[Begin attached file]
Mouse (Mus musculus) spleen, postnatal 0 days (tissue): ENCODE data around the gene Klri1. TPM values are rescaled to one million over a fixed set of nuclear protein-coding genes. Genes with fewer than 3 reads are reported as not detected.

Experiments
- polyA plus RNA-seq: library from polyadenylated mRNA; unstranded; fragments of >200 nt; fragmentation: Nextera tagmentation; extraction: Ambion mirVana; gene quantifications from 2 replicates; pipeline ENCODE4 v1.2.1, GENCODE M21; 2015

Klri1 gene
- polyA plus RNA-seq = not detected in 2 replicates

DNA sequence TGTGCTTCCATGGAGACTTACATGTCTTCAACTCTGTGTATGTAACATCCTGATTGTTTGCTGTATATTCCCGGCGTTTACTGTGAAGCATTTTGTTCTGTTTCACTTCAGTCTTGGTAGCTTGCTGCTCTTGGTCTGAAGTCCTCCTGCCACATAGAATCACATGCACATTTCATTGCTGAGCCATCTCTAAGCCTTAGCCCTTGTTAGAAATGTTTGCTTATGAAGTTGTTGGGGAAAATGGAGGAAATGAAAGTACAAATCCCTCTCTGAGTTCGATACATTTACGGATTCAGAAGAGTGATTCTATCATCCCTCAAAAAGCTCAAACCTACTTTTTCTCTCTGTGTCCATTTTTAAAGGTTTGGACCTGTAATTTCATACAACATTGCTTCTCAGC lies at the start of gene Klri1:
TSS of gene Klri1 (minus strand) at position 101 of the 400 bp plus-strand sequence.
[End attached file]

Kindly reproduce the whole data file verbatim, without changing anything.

Mouse (Mus musculus) spleen, postnatal 0 days (tissue): ENCODE data around the gene Klri1. TPM values are rescaled to one million over a fixed set of nuclear protein-coding genes. Genes with fewer than 3 reads are reported as not detected.

Experiments
- polyA plus RNA-seq: library from polyadenylated mRNA; unstranded; fragments of >200 nt; fragmentation: Nextera tagmentation; extraction: Ambion mirVana; gene quantifications from 2 replicates; pipeline ENCODE4 v1.2.1, GENCODE M21; 2015

Klri1 gene
- polyA plus RNA-seq = not detected in 2 replicates

DNA sequence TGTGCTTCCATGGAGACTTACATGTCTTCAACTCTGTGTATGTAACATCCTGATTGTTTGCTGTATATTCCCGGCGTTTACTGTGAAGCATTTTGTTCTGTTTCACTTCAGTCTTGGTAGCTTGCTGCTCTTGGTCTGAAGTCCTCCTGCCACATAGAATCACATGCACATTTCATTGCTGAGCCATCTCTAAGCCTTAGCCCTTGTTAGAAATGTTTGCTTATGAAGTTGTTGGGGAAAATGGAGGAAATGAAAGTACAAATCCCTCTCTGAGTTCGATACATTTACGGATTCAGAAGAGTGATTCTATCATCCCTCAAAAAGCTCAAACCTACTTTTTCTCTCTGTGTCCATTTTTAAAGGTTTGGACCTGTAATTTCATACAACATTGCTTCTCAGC lies at the start of gene Klri1:
TSS of gene Klri1 (minus strand) at position 101 of the 400 bp plus-strand sequence.